Aiducation – Tahreer Alzaeem
by MainGate Staff
Fall 2020/Winter 2021
Tahreer Alzaeem was living in Gaza and preparing for her 12th grade final exams when she learned that she had won a full scholarship to AUB. “I did not know anything about AUB back then,” she remembers. Growing up, her dream had been to study medicine in Gaza, but her family urged her to go to AUB. So she did, even though it wasn’t easy. Because of the strict restrictions on the movement of Palestinians in Gaza, she arrived on campus 20 days after the beginning of the fall term.
Her AUB journey has not been easy either. “Those of us from Yemen, Syria, and Palestine are not able to go home to see our families the way other students do,” she says. To make up for this, Tahreer relies heavily on the support of other AUB students. “We became one family that would always be there for one another through thick and thin.”
In January 2019, Tahreer was one of 16 Palestinian students who was told that they would no longer be eligible for comprehensive MEPI-TL scholarships. AUB made a commitment to those students that they would be able to continue at AUB until they graduated—and then launched a fundraising appeal. Hundreds of donors responded quickly to support students like Tahreer, including Sabih Masri, who established the Sabih Masri Scholarship.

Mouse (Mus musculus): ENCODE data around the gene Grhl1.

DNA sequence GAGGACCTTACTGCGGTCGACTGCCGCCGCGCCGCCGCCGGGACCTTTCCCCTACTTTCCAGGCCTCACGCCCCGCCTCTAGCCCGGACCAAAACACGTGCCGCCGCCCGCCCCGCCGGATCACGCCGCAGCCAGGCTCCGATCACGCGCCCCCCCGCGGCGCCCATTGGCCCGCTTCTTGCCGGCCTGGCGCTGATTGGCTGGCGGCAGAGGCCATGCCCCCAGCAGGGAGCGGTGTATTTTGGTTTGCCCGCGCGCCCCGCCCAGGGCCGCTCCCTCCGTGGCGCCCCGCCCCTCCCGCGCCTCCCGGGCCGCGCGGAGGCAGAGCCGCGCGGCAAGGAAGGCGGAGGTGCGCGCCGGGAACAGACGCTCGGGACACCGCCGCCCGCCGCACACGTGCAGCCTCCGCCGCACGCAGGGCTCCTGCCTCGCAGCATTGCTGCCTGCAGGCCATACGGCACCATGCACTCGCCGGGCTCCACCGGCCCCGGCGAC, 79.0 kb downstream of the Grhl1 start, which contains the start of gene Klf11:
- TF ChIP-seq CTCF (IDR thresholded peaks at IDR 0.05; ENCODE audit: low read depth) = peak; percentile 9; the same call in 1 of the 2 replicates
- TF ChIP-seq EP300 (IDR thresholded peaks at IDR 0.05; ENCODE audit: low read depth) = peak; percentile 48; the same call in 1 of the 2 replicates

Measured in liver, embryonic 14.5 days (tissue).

“What I will always cherish about my time at AUB,” says Tahreer, who graduated with a BA in psychology in June 2020, “is not only the quality of education it provides, but also the exposure to different cultures/beliefs/identities/personalities/religions/ideas. This exposure helped me widen my horizons and made me tolerate, accept, and respect every human being no matter how different they are from me. If I were to choose again whether to continue my studies at AUB
or back home, I would always make the same decision I made four years ago, for it made me the person I am today.”
As for her future plans, Tahreer is hoping to
do a master’s degree in the field of child and adolescent mental health. “I want to make a difference in the field of mental health back home by focusing on devising new ways through which mental health can be provided to the victims of war trauma and their families,” she says.